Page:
8 Foods to Nix Chemo-Induced Nausea

By Diana Bierman
Reviewed by Lillie Shockney, RN, BS, MAS

  • 8 Foods to Nix Chemo-Induced Nausea

    Believe it or not, eating the right foods can help you better cope with queasiness. "An empty stomach may cause more nausea," explains Michael Stafford, RD, CSO, LD, oncology dietitian at the Medical University of South Carolina's Hollings Cancer Center in Charleston. "Treat food like medicine. Set times to eat and try to not skip meals, even if you're not hungry."

    For foods that tend to be easier on your stomach, click through our slideshow.

  • Bland, white foods

    Bland, white foods

    Think white rice, toast, boiled potatoes or plain low-fat yogurt and puddings—these basic, low-fiber foods have little odor and flavor, so you'll easily be able to chew and swallow, says Stafford. Bonus: Prep time is minimal, so you'll spend less time and energy in the kitchen.

  • Starchy snacks

    Starchy snacks

    Foods like crackers, toast or pretzels can help absorb stomach acid that may make you nauseated. Keep a few handy, like on your nightstand or in your car's glove compartment, in case your stomach acts up after a nap or during a car ride.

  • Oatmeal


    Plain oatmeal or cream of wheat are easily digestible and don't have a strong smell. Not hungry in the morning? Don't be afraid to eat oatmeal for dinner! "If your appetite is better at a certain time of day, eat your biggest meal at that time. Or if you have favorite types of foods, eat them anytime, such as eating breakfast foods for dinner," Stafford says.

  • Ginger


    Studies suggest that encapsulated ginger can help reduce the nausea associated with some types of chemotherapy. Pickled ginger or a piece of ginger candy may also help. If you choose to take a ginger supplement, make sure to talk with your healthcare provider beforehand.

  • Apples


    Fiber-rich apples may help clear nausea-related chemicals in your system. Not up for solid food? Skip the whole fruit and go for the soft stuff—applesauce or apple juice will soothe an upset belly or even help prevent nausea altogether. Not a fan of apples? Pears or pear juice may help in the same way.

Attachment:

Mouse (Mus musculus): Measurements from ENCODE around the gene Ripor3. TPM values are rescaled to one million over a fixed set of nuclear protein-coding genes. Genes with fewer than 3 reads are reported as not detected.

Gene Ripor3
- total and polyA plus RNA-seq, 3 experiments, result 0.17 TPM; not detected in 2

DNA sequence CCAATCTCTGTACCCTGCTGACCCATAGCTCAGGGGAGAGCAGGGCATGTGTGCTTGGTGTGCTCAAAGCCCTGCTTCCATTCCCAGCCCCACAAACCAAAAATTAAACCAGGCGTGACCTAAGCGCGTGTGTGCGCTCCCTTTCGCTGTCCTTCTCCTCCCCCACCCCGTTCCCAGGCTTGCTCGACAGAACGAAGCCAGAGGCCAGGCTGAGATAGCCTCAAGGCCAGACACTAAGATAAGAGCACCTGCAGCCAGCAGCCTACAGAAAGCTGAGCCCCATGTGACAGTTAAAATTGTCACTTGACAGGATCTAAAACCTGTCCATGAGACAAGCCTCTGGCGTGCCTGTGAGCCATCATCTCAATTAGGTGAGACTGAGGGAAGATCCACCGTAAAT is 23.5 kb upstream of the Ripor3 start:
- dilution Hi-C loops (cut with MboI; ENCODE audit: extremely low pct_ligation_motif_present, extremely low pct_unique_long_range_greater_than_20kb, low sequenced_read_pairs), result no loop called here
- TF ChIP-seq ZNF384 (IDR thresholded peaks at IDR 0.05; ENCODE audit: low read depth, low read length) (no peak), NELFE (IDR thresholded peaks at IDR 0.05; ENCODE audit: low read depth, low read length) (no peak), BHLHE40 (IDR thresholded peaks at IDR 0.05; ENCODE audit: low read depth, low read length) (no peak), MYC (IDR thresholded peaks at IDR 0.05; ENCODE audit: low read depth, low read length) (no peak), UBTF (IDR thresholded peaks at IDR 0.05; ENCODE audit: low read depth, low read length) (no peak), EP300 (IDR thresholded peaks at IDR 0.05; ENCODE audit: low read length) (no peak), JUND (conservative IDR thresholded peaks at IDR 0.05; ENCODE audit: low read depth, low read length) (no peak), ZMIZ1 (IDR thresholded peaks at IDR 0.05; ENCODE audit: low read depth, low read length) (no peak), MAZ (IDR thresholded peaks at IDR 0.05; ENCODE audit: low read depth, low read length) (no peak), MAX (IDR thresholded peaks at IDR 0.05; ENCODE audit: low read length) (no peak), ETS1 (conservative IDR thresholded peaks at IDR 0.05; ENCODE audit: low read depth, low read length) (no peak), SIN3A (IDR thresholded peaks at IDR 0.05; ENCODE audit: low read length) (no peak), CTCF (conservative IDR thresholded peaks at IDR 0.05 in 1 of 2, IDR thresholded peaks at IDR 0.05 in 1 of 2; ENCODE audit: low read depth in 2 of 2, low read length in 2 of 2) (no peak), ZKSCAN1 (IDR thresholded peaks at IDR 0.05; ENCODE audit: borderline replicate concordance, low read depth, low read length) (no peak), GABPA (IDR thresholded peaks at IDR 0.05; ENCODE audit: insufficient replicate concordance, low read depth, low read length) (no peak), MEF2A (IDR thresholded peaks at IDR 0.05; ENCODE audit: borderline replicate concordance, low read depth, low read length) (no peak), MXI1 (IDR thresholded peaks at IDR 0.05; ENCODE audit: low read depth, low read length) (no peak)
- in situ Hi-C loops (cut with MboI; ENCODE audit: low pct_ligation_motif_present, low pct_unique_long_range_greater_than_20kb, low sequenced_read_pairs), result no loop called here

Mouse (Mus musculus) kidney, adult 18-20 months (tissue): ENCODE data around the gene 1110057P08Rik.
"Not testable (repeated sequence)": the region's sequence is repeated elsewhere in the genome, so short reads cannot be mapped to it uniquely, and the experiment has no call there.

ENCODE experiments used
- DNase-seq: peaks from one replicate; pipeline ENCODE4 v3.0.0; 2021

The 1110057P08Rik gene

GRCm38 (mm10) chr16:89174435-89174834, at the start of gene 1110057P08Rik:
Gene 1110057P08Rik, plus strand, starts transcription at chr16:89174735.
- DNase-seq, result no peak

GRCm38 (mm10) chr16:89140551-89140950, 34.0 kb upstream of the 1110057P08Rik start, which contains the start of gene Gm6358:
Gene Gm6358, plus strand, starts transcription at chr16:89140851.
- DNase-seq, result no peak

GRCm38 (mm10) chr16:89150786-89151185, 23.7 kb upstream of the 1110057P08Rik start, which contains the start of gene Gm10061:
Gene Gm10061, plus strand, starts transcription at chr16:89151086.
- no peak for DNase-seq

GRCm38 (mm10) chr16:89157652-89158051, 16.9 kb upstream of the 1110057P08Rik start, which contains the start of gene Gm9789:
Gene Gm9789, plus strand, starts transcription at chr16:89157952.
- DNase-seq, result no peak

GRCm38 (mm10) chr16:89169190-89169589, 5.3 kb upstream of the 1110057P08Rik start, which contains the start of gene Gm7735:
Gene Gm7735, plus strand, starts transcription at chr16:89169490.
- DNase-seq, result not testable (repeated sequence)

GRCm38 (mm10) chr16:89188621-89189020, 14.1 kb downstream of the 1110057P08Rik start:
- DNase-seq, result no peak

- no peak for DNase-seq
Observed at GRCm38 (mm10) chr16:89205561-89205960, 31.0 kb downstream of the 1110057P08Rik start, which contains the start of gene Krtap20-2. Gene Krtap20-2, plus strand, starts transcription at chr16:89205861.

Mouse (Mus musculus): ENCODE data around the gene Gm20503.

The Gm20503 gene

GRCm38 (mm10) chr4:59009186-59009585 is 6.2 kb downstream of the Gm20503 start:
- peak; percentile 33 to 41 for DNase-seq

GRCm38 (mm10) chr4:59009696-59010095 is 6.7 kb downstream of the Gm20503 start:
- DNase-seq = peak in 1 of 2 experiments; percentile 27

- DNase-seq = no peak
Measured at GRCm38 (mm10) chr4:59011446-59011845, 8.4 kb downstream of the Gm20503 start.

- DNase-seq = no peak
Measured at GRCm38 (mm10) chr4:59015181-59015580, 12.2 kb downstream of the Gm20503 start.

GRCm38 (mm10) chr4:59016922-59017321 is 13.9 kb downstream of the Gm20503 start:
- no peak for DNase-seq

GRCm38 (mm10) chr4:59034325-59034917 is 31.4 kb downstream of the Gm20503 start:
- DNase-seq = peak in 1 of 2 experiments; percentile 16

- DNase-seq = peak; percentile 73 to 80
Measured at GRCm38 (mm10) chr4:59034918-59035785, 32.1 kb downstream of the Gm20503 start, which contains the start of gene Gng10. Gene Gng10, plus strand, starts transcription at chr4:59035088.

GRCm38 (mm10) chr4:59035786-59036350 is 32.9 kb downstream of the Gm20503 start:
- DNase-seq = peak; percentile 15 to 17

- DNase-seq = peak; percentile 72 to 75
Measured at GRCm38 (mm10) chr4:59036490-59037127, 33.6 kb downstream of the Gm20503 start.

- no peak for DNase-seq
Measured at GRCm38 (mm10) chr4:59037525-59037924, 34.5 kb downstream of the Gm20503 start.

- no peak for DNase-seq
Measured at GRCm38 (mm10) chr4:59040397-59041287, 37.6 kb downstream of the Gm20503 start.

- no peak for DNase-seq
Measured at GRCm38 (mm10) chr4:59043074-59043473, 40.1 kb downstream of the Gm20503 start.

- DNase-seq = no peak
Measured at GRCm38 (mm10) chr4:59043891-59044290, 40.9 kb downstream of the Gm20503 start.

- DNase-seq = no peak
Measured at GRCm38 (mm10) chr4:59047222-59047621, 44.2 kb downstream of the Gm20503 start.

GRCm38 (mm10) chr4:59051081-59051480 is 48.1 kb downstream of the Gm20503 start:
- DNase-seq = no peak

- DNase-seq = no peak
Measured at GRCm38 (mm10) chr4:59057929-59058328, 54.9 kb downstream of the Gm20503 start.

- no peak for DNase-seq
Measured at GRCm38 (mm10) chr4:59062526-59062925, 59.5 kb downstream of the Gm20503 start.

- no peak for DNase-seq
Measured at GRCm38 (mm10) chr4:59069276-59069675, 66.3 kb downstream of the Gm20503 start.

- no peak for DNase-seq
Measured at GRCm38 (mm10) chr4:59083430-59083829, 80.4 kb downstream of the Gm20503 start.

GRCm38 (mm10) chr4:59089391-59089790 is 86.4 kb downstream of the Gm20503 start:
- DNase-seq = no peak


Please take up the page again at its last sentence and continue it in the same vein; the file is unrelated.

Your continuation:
• Bananas


    This fruit stimulates the production of mucus from the stomach lining, which blocks nausea-causing substances. And if you're having diarrhea, the bananas' pectin can help you find relief.

  • Clear beverages

    Clear beverages

    "If you can't tolerate solid foods, try sipping clear liquids," Stafford notes. Water, sports drinks, tea and coconut water are just a few of the drinks that can help keep nausea at bay. They also prevent dehydration if you're vomiting. Stafford just has one caveat: "Drink between, rather than during, meals—ingesting fluids on top of food may fill you up faster and cause nausea." He recommends drinking at least 8 cups of fluids a day and adding ½ cup to 1 cup of additional fluid each time you vomit.

  • Icy cold foods

    Icy cold foods

    Sherbet, Italian ices or even just sucking or chewing ice can all help settle your stomach, especially if you're too queasy to drink a whole glass of water.

  • Icy cold foods

    Still not finding relief? Ask your healthcare provider about antinausea medications that you can take with your meals.

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